According to the world’s leading IR professionals, increasingly sophisticated attacks involving instances of ‘island hopping,’ counter incident response (IR), and lateral movement within a network are quickly becoming the new normal. Tom Kellermann, Carbon Black’s chief cyber security officer says the trend signals a cyber crimewave that’s continuing to evolve.
“Attackers are fighting back. They have no desire to leave the environment. And they don’t just want to rob you and those along your supply chain. In the parlance of the dark web, attackers these days want to ‘own’ your entire system,” Kellermann says.
While financial and healthcare organisations remain top targets, the manufacturing industry has seen a steep rise in incidents as cybercriminals aim to steal valuable IP. These motives and methods may reflect roiling geopolitical tensions — be it uneasy trade relations with China or what looks to be a new nuclear arms race with Russia — as nation states seek competitive advantage.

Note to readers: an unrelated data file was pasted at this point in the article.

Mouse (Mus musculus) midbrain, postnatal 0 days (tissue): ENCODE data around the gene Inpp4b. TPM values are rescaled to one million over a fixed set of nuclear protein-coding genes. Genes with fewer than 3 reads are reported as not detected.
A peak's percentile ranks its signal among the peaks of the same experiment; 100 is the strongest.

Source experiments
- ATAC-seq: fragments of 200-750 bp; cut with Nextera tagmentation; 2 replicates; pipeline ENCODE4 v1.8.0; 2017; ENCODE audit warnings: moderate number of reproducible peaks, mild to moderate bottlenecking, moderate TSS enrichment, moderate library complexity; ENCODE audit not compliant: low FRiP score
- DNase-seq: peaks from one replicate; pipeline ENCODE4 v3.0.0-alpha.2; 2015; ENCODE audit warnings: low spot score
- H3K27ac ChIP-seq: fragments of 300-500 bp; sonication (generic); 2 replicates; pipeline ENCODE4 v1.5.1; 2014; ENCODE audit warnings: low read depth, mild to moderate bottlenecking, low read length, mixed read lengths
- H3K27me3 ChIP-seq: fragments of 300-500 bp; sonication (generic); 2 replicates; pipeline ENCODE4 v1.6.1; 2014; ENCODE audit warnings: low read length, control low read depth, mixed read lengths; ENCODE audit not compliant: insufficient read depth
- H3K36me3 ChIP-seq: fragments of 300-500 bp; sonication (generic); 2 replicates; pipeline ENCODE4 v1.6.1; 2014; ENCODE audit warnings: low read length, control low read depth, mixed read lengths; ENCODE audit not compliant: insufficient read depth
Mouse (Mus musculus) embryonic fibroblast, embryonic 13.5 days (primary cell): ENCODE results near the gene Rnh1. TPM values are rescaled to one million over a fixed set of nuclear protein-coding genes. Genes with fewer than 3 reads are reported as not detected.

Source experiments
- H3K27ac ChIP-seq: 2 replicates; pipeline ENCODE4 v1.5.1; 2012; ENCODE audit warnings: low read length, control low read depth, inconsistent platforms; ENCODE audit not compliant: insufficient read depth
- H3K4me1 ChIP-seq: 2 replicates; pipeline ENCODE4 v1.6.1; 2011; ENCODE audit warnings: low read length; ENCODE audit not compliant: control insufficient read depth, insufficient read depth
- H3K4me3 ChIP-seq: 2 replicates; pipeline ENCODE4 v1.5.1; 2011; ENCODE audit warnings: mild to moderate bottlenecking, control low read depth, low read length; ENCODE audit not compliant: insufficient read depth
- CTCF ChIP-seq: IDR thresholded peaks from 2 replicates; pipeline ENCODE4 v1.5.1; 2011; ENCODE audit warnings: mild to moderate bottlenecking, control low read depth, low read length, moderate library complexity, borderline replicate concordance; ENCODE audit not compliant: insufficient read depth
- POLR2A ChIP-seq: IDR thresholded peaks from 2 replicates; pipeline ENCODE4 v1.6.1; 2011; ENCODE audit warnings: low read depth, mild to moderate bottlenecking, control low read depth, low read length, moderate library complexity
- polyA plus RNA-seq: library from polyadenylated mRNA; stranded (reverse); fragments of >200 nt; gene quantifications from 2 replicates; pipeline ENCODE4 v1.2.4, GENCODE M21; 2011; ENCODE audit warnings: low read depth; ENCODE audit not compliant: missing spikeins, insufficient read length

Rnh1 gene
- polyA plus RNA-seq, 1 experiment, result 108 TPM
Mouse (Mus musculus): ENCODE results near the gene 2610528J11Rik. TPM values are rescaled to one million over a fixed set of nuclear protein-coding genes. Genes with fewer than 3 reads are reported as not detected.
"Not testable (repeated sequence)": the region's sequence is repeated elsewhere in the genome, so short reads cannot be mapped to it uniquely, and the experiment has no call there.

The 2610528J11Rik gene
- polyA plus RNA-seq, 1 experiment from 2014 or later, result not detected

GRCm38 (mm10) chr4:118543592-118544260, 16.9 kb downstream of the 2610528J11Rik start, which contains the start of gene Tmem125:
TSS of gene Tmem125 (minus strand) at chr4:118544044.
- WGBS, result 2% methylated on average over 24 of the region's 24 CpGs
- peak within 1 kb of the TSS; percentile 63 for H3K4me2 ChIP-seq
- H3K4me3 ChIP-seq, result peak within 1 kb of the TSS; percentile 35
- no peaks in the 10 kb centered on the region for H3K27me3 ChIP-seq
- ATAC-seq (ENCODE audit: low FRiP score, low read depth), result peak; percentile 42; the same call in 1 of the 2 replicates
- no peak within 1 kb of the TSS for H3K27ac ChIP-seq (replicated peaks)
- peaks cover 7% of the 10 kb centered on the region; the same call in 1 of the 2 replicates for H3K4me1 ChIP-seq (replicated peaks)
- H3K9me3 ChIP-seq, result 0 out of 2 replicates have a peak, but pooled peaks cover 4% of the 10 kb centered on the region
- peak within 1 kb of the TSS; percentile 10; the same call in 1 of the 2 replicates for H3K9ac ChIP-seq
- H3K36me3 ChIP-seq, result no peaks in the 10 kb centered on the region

Carbon Black has one of the most robust IR partner communities in cybersecurity. These 100+ IR partners conducted more than 500 response engagements in 2018 and continue to use Carbon Black solutions in more than one engagement per day on average. Their insights chronicle experiences during these critical engagements.
# 1 Half (50%) of today’s attacks leverage ‘island hopping.’ This means that attackers are after an organisation’s network plus its supply chain.
#2 More than half of survey respondents (56%) encountered instances of counter IR in the past 90 days. 87% have seen this take the form of destruction of logs, while 70% witnessed evasion tactics.